Google Home and Chromecast both experienced outages overnight, leaving owners of Google smart speakers unable to order hands-free pizza delivery, play Tic Tac Toe alone, or find out what the weather is like without going outside.
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When Amazon launched the Echo back in late 2014, it kicked off one of the biggest trends in tech. Almost overnight, it seemed like every company wanted to get in on that sweet smart speaker action. However, largely because Amazon was first to market, the Echo has consistently been the top-selling smart speaker for the last three and a half years.
Google Assistant is finally going to be easier to use, according to Google. Just a few days after the company announced that the virtual assistant now works with over 5000 devices, Google says that Assistant will soon not only sound more natural, but you'll also be able to have a conversation with it.
Google has never really had a great strategy for podcasts, leaving Android users to hunt for third-party apps to manage their subscriptions and play new episodes. (Apple's standalone Podcasts app isn't very good either, but at least it exists.) Now, it looks like the search giant finally has some semblance of a solution that should make it easier to listen to podcasts across your Google and Android devices.
Loving your new Google Home Mini? Hating its tinny sound and lack of auxiliary output options? Well Google appears to have heard your lo-fi cries of anguish, and responded by adding a way to control your third-party Bluetooth speakers using your Google Home device. Nice work! It only took a whole year.
We're just a week or so away from the end of daylight savings which means the biannual mantra of "Change your clock, change your smoke detector battery" is about to be replayed in homes across the country. But I don't have that problem anymore. I swapped out my old smoke detectors for a couple of Nest Protect devices.
I've been adding a bunch of smart home devices to my home. It's part of an ongoing experiment to see what I can do to make my life easier, my home safer and to save some money on power bills. But I'm finding that I keep hitting some roadblocks. And while I do hit the odd technical roadblock, I'm finding that the biggest problems stem from the intransigence of vendors.
Your smart speaker is getting smarter - and part of that involves taking over what's on the big TV screen sat in the corner of your living room. Y
It seems like every new wireless speaker on the market comes with a voice assistant now. Since 2014, when Amazon announced the Echo, the idea of a smart speaker has taken the gadget world by storm. Apple has finally thrown its hat into the ring with the release of the HomePod, leaving us to wonder which smart speaker is the best smart speaker. So we tested them to find out.
Google Home and Chromecast devices are reportedly killing peoples' Wi-Fi. The problem, first reported by Android Police, originally seemed localised to users of the Google Home Max speaker (unavailable in Australia) and the cheap, but usually excellent, TP-Link Archer C7 router. However since Android Police first reported the problem, it seems to have spread to other Google devices and TP-Link routers.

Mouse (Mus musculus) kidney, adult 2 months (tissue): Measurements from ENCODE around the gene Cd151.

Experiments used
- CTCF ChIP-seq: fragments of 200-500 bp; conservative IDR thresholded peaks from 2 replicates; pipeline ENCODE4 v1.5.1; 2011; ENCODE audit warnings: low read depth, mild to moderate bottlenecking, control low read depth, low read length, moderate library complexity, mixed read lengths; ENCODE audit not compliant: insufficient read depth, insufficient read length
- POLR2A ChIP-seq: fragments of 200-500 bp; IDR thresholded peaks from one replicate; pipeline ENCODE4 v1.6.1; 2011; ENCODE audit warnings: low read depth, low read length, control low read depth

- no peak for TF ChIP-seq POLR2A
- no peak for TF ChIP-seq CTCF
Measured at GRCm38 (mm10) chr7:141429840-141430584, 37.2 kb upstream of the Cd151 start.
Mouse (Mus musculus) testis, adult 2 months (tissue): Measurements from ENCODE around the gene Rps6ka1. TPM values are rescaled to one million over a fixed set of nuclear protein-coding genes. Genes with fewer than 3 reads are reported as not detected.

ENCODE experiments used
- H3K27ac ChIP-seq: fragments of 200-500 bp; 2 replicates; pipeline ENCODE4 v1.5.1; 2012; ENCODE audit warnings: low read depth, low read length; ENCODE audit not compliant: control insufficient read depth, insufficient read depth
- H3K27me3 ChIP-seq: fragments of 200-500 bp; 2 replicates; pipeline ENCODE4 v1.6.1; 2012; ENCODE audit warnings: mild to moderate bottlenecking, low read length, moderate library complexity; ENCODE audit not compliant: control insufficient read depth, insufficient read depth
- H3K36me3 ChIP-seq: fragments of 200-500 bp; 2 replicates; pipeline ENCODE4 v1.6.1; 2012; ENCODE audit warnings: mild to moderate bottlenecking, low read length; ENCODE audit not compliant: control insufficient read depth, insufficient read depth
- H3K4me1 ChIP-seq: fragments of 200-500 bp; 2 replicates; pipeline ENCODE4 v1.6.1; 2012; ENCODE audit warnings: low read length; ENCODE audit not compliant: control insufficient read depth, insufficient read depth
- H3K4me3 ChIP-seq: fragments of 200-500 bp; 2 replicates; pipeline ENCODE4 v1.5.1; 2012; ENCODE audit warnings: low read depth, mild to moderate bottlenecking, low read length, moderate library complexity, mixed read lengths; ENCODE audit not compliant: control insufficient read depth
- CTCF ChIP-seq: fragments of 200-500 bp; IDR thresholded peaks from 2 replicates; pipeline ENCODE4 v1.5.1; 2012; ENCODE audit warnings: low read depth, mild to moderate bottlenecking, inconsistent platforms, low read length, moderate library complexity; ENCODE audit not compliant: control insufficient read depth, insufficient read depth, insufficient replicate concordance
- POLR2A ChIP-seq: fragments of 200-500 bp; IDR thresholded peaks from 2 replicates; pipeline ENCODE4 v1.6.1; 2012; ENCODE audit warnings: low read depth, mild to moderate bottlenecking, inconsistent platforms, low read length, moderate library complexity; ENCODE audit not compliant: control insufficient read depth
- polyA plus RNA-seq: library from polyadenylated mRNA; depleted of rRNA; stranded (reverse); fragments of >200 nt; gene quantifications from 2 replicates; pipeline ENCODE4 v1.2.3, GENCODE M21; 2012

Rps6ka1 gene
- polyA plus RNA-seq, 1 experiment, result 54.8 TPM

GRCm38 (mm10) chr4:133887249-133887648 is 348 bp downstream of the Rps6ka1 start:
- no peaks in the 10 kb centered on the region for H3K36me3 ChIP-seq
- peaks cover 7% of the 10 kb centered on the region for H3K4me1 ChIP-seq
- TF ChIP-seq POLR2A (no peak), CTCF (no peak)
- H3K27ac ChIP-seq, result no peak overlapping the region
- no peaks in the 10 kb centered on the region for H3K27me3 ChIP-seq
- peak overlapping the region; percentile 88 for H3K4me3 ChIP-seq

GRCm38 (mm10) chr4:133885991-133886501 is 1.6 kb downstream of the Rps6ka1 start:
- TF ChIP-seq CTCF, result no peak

It seems inevitable that one day your entire home will be wired so that smart assistants can hear your every request, no matter where you are. But if you mostly rely on a smart speaker, its built-in mic can only eavesdrop so far. Companies like Google would certainly love it if you bought a smart speaker for every room in your house, but a better solution is to just make your Google Home portable with a fancy pair of battery pants.
Thanks in large part to the low-cost Echo Dot, Amazon grabbed an early lead in the smart speaker space. But this spring Google hit back hard with the Home Mini, which has become the best cheap smart speaker to buy for most people. Unfortunately, shortly after its launch, a bug affecting the top touch controls in some Home Minis caused Google to disable the feature in order to prevent its device from recording audio at all times.
Despite all the time and energy companies such as Google, Facebook, Microsoft, Amazon and others have spent stressing the importance of AI, actual progress doesn't always feel that swift. That's because after about a year on the market, the Google Home has just gotten the ability to do two things at once.
Google Home is an artificially intelligent digital assistant that responds to your voice commands in a variety of ways. Nine months after its debut in the US, it is finally available to buy in Australia - complete with a dinky-di accent. If you've just set up your Google Home and aren't sure what to ask it, here are 57 commands and questions to get you started.
In the gadget-world, it's cliché to compare something to The Jetsons. But when it comes to a cheap little box that you talk to and that answers your questions and that controls your entire home, the comparison is just too perfect. The $US50 Amazon Echo Dot and the $79 Google Home Mini are two such boxes. They're not perfect gadgets, but they offer a lot for the money.
With all the glitz of Google's October event last week focusing on the new Pixel 2 phone, it was easy to miss two other announcements: a new miniature Google Home speaker called the Home Mini (and a big one called the Max), and a pair of Bluetooth earphones called the Pixel Buds that pack in some Google Assistant AI smarts. If you're wondering when they're coming to Australia and how much they'll cost, this is where you find out.